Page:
In February 2021, Winter Storm Uri froze much of Texas’s electrical generation infrastructure, resulting in the grid operator imposing rolling blackouts on millions in freezing temperatures. The blackouts not only devastated home and water infrastructure; they also killed as many as seven hundred people. Many who survived were saddled with unthinkably high electricity bills, forcing the state to bail out customers. The costs were a product of simply leaving the market free to set prices. As one Texas Monthly article explained, “For the entirety of 2020, Texans paid $9.8 billion to keep the juice flowing. On February 16 alone, they spent roughly $10.3 billion.” Gas producers in particular reaped the gains, with one claiming the storm was “like hitting the jackpot.” One particularly egregious actor was “Griddy,” an electricity retailer sold to customers as a way to access cheaper electricity on the deregulated wholesale market. Yet electricity shortages created no mechanism to prevent skyrocketing prices, and some customers received a monthly bill as high as $17,000.
More recently, preexisting natural gas supply crunches were exacerbated by the Russian invasion of Ukraine in February 2022, and natural gas prices in Europe were “about 10 times more than … a year ago” in August 2022. This was bad news for electricity markets designed with a “marginal pricing” system that tends to price all electricity in line with natural-gas-based generators. In late 2020 in the UK, the wholesale electricity spot price had risen tenfold from November 2020 to September 2022. The energy crisis in Europe has also highlighted the importance of “energy security” to modern political governance. While many analyze these dynamics in geopolitical terms of state rivalry, they also have dire consequences for ordinary working-class people: factories shutting down and workers furloughed for lack of natural gas, a pervasive industrial input, and homes experiencing freezing temperatures in an attempt to avoid skyrocketing bills.
On top of this market chaos, it is also clear that solving the climate crisis hinges on the electricity sector. All pathways to decarbonization go through cleaning up electricity and “electrify[ing most] everything” else that currently doesn’t run on electricity. Underappreciated is that this strategy will require a massive expansion of electricity generation (one notable estimate from Princeton University suggests we will need to double or even quadruple generation over the next three decades). After decades of stagnant demand for electricity, this expansion would require a growth in generation capacity not seen since the 1970s.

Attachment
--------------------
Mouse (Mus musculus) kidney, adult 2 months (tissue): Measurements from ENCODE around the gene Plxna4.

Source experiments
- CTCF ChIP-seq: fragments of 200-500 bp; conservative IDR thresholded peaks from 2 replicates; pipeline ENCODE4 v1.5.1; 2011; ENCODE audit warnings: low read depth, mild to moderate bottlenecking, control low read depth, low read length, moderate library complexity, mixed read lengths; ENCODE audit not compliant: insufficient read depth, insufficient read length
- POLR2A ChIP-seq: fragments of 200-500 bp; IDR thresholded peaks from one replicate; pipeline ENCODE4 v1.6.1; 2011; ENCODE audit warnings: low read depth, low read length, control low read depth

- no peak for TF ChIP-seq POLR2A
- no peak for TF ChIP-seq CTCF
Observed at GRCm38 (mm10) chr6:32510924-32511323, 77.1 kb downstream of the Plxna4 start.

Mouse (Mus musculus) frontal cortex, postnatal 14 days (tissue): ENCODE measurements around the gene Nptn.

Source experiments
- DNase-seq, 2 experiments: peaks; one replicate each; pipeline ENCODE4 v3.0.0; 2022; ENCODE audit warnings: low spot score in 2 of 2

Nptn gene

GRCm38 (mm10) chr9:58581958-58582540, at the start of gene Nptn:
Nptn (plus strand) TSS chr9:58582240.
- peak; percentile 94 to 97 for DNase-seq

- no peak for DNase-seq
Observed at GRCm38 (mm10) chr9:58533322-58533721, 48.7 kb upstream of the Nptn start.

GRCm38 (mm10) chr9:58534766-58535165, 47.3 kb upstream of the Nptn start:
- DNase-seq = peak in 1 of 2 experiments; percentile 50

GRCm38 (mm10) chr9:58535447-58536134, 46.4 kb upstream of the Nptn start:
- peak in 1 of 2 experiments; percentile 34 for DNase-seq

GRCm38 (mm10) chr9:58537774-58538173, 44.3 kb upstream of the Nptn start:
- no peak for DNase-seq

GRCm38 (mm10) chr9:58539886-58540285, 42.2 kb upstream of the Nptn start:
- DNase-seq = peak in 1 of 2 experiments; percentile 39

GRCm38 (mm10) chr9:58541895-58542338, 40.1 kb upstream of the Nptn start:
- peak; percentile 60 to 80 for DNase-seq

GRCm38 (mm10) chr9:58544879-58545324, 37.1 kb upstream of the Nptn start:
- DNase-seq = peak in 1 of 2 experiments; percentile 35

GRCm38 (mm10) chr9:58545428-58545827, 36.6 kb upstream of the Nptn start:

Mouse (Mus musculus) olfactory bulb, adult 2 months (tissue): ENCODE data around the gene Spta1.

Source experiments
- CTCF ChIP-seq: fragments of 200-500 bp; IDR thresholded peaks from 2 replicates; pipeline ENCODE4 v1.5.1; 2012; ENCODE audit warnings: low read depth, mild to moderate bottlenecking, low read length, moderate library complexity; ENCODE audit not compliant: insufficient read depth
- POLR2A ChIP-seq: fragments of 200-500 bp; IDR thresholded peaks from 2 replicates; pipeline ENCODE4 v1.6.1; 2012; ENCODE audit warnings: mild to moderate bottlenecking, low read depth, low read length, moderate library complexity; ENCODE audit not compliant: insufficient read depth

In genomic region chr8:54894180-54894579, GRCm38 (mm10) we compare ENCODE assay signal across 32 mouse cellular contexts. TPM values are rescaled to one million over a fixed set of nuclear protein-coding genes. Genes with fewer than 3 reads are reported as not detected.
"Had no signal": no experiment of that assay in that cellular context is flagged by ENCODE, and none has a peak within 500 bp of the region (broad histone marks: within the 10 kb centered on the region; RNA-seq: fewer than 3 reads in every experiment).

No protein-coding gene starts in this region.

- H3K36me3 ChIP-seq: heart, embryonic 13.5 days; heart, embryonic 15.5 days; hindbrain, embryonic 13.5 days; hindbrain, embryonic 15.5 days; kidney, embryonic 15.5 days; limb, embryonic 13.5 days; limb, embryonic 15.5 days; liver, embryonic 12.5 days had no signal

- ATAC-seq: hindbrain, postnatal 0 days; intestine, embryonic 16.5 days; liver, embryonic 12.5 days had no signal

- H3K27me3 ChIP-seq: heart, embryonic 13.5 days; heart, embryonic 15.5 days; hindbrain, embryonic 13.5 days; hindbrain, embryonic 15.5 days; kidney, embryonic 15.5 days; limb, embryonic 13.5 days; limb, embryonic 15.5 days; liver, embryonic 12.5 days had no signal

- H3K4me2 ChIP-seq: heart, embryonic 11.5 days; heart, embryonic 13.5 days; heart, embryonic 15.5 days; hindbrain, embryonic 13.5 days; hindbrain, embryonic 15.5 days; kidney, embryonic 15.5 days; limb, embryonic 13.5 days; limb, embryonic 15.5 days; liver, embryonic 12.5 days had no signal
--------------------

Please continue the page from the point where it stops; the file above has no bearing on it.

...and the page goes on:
All this points to a basic fact: electricity is poised to be a central site of political struggle in the twenty-first century. How should socialists approach this sector? We propose four core principles. First, electricity is a key life-sustaining service, and it should be produced and provisioned as a public good rather than a market commodity. There is no logical reason why we provision water as a subsidized public utility and not electricity. Moreover, the price volatility unleashed by market-based electricity provisioning should be an opportunity for socialists to fight for an alternative model. While the Elon Musks of the world hawk the benefits of “delinking” from the grid through the individual purchases of rooftop solar equipment and battery storage, we must fight for the expansion of electricity as universal public infrastructure. Second, as long as electricity is controlled by capital, the first goal will be subverted. Thus, campaigns for public or alternative ownership structures of electricity are crucial. Third, electricity is a complex material system of production, involving constant physical balancing of supply and demand, that is conducive to socialist planning. Consequently, it requires a deep materialist understanding of how it works and how it might be transformed. Fourth, it is the workers and unions in this sector who not only possess direct skills and knowledge of the third fact but who also have the most potential power to achieve the first two goals.